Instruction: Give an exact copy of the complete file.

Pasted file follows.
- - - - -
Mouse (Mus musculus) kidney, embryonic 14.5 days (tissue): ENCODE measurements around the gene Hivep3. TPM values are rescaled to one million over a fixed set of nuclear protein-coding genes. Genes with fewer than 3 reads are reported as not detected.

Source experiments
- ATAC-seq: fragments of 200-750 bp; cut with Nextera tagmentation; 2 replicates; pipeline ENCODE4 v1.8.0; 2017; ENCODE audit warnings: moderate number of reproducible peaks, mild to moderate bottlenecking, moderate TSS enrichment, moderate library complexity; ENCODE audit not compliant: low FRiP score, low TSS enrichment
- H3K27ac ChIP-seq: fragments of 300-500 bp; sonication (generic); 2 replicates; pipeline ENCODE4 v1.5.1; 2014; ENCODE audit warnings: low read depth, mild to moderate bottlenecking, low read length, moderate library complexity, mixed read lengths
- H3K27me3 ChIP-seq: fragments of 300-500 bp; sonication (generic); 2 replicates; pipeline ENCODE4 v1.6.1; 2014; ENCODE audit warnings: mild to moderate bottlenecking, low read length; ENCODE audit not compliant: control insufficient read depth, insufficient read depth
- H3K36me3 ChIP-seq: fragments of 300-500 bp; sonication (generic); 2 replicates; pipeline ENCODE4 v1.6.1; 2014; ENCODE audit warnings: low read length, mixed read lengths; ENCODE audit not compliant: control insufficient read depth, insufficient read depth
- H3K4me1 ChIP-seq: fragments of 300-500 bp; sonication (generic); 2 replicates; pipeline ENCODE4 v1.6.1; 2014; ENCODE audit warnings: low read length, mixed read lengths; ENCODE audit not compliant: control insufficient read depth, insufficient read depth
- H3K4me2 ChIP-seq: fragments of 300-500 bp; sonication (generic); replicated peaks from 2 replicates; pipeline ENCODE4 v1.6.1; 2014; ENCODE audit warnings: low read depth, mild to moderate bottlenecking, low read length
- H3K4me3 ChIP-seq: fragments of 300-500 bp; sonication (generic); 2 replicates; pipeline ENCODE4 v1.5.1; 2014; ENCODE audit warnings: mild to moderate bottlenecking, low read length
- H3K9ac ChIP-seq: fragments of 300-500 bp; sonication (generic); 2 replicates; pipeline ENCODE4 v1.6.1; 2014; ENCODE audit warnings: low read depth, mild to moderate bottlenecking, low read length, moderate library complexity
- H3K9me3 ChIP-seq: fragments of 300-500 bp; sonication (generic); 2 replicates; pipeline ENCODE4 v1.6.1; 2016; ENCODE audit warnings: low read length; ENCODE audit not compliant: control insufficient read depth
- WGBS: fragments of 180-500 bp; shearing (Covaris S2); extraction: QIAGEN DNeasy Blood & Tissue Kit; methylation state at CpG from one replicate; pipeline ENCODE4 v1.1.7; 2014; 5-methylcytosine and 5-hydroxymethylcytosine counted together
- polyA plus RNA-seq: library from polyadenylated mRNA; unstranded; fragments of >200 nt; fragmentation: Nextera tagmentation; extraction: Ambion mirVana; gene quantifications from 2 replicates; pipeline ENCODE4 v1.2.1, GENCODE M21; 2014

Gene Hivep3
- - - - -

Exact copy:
Mouse (Mus musculus) kidney, embryonic 14.5 days (tissue): ENCODE measurements around the gene Hivep3. TPM values are rescaled to one million over a fixed set of nuclear protein-coding genes. Genes with fewer than 3 reads are reported as not detected.

Source experiments
- ATAC-seq: fragments of 200-750 bp; cut with Nextera tagmentation; 2 replicates; pipeline ENCODE4 v1.8.0; 2017; ENCODE audit warnings: moderate number of reproducible peaks, mild to moderate bottlenecking, moderate TSS enrichment, moderate library complexity; ENCODE audit not compliant: low FRiP score, low TSS enrichment
- H3K27ac ChIP-seq: fragments of 300-500 bp; sonication (generic); 2 replicates; pipeline ENCODE4 v1.5.1; 2014; ENCODE audit warnings: low read depth, mild to moderate bottlenecking, low read length, moderate library complexity, mixed read lengths
- H3K27me3 ChIP-seq: fragments of 300-500 bp; sonication (generic); 2 replicates; pipeline ENCODE4 v1.6.1; 2014; ENCODE audit warnings: mild to moderate bottlenecking, low read length; ENCODE audit not compliant: control insufficient read depth, insufficient read depth
- H3K36me3 ChIP-seq: fragments of 300-500 bp; sonication (generic); 2 replicates; pipeline ENCODE4 v1.6.1; 2014; ENCODE audit warnings: low read length, mixed read lengths; ENCODE audit not compliant: control insufficient read depth, insufficient read depth
- H3K4me1 ChIP-seq: fragments of 300-500 bp; sonication (generic); 2 replicates; pipeline ENCODE4 v1.6.1; 2014; ENCODE audit warnings: low read length, mixed read lengths; ENCODE audit not compliant: control insufficient read depth, insufficient read depth
- H3K4me2 ChIP-seq: fragments of 300-500 bp; sonication (generic); replicated peaks from 2 replicates; pipeline ENCODE4 v1.6.1; 2014; ENCODE audit warnings: low read depth, mild to moderate bottlenecking, low read length
- H3K4me3 ChIP-seq: fragments of 300-500 bp; sonication (generic); 2 replicates; pipeline ENCODE4 v1.5.1; 2014; ENCODE audit warnings: mild to moderate bottlenecking, low read length
- H3K9ac ChIP-seq: fragments of 300-500 bp; sonication (generic); 2 replicates; pipeline ENCODE4 v1.6.1; 2014; ENCODE audit warnings: low read depth, mild to moderate bottlenecking, low read length, moderate library complexity
- H3K9me3 ChIP-seq: fragments of 300-500 bp; sonication (generic); 2 replicates; pipeline ENCODE4 v1.6.1; 2016; ENCODE audit warnings: low read length; ENCODE audit not compliant: control insufficient read depth
- WGBS: fragments of 180-500 bp; shearing (Covaris S2); extraction: QIAGEN DNeasy Blood & Tissue Kit; methylation state at CpG from one replicate; pipeline ENCODE4 v1.1.7; 2014; 5-methylcytosine and 5-hydroxymethylcytosine counted together
- polyA plus RNA-seq: library from polyadenylated mRNA; unstranded; fragments of >200 nt; fragmentation: Nextera tagmentation; extraction: Ambion mirVana; gene quantifications from 2 replicates; pipeline ENCODE4 v1.2.1, GENCODE M21; 2014

Gene Hivep3